Research in the scope of the EAR would lose the fundamental research presumption attributed to university-based research, but can still qualify as fundamental so long as there are no restrictions on publication.

Research Outside of the United States

Items and technology originating outside the U.S. become subject to U.S. export controls when in the U.S. This means that results of research outside the U.S., even if conducted by non-U.S. persons, could become ITAR-controlled or EAR-controlled in the U.S. This could potentially restrict the U.S. researcher intending to use them and possibly requiring authorization to export from the U.S.

Research in the scope of the ITAR is not fundamental when it takes place outside “accredited institutions of higher learning in the U.S.”  Research conducted by a Cornell researcher outside the U.S. would not be considered fundamental research if the technology is within the scope of the ITAR. Therefore, the results produced by U.S. researchers outside the U.S. would be subject to ITAR controls. 

Research in the scope of the EAR is not presumed to be fundamental, as it would be if it occurred at a University in the U.S. However, the research may still qualify as fundamental if the other necessary requirements are met.

Sponsored Agreements

The Office of Sponsored Programs performs a thorough review of all proposals and agreements to assist in determining export control risks, and works to remove any language which is in direct conflict with the University’s performance of Fundamental Research.

In addition, OSP performs Restricted Party Screenings on the entities being contracted with, prior to release of award.

During the proposal and agreement review process, OSP looks for:

  1. any reference to U.S. export regulations
  2. restriction of non-U.S. entity participation based on country of origin
  3. restricted access to project information
  4. receipt of proprietary information
  5. publication restrictions (including sponsor approval to publish)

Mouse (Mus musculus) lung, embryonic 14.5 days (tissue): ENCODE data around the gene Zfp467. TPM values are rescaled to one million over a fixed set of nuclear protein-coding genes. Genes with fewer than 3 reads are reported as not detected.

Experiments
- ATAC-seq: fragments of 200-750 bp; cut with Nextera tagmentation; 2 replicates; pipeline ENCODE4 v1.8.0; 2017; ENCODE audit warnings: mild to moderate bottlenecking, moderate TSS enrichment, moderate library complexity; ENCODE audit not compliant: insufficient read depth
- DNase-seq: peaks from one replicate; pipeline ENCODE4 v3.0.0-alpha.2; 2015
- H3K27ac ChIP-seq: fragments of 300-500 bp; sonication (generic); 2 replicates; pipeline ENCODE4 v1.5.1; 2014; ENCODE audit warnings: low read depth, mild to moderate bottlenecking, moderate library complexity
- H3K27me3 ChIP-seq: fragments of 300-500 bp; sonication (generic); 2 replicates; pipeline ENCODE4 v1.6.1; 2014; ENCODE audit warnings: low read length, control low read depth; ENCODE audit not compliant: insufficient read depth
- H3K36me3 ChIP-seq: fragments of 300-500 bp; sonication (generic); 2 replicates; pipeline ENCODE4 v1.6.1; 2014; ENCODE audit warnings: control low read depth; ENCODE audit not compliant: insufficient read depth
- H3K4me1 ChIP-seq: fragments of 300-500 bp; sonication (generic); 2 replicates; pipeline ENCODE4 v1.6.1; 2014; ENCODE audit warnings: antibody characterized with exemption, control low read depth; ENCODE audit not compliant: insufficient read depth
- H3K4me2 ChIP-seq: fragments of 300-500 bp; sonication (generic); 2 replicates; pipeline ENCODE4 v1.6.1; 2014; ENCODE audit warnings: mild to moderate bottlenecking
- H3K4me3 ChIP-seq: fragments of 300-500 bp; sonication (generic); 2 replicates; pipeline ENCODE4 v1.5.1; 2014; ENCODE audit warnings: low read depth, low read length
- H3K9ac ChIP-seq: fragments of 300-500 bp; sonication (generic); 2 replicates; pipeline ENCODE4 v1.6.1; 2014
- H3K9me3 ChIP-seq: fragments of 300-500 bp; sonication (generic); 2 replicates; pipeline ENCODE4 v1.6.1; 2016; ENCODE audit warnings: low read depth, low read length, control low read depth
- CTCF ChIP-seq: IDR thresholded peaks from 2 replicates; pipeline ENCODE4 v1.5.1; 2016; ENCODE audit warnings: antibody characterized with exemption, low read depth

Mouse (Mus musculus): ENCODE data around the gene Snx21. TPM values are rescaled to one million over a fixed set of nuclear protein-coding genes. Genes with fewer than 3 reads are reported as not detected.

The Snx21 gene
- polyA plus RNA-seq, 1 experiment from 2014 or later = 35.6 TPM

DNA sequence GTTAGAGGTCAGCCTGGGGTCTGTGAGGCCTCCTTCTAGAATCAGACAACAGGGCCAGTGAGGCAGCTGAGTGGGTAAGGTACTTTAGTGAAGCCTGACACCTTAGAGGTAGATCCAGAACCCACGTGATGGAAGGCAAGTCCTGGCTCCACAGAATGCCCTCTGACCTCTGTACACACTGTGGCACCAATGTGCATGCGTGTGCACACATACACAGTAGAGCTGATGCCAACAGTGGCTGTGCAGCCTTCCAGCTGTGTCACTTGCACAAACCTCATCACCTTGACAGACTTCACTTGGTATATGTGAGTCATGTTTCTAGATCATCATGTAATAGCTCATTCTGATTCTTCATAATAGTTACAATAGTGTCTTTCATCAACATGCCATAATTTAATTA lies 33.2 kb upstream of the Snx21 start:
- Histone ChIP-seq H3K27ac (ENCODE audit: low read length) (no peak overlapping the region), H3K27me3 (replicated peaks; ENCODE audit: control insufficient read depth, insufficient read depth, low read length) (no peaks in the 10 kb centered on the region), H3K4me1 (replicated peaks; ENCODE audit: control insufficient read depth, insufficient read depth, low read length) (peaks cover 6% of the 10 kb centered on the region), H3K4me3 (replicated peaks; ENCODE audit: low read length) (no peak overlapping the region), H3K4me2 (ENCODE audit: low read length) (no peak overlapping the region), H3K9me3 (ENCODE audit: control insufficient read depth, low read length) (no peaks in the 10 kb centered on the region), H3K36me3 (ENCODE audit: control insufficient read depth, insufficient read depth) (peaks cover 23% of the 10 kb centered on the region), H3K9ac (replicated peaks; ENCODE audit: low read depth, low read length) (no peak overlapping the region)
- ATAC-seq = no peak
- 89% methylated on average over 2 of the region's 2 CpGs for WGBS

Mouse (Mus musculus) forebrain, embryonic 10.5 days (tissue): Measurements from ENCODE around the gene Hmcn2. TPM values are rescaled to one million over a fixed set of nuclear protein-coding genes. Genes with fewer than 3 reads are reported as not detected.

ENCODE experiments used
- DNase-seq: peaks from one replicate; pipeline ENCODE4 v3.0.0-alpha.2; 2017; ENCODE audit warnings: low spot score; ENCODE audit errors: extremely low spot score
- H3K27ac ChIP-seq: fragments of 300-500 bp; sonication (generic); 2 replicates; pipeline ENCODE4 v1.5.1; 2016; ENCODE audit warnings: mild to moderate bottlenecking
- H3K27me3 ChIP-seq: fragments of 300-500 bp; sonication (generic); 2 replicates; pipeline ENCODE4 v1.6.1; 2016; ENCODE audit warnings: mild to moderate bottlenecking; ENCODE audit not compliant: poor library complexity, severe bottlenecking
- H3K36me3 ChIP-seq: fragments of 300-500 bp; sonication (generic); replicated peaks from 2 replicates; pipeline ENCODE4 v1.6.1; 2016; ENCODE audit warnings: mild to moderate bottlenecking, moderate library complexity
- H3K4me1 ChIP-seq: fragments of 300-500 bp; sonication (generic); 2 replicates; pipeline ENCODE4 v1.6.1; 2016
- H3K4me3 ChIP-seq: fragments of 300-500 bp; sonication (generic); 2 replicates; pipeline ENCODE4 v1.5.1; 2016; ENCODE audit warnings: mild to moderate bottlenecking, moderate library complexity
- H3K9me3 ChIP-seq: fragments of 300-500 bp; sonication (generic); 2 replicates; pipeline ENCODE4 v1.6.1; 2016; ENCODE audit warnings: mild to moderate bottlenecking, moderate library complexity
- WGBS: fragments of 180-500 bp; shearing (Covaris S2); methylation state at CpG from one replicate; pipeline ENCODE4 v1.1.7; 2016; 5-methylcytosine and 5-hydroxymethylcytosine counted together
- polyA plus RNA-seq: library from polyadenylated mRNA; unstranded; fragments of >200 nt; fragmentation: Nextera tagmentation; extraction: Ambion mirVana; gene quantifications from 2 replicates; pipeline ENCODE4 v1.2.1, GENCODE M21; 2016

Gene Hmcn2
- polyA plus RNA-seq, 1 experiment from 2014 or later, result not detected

6. foreign travel
  7. international collaborations
  8. international shipment of equipment or materials
  9. payments to or from OFAC restricted locations

The above list includes indicators that the work may be subject to export control laws. The final determination of the applicability of the regulations depends on the specific details and the specific technology involved in the research. The Grant & Contract Officer and Export Controls Officer will work with the PI to assess the applicability of export control laws to the work.

Sponsor or Third Party Provided Technology

It is critical that incoming items and all proprietary technical information be assessed to determine whether or not they are export controlled.

Usually the provider is the best source of information regarding the export control classification, but ultimately it is the University's responsibility to know what we are accepting and to protect it appropriately.

As per the EAR, the initial transfer of information from an industry sponsor to University researchers is subject to the EAR where the parties have agreed that the sponsor may withhold from publication some or all of the information so provided

Simple operation of EAR controlled items by foreign nationals in the US does not require a license. Access to controlled information may require a license depending on the reasons for control, country of nationality or citizenship, and the availability of an applicable license exception.

Technology Control Plans

A Technology Control Plan (TCP) is required for all research which involves any ITAR controlled items or technology, involves any EAR controlled technology, or otherwise falls outside the Fundamental Research Exclusion (FRE).  The TCP shall include: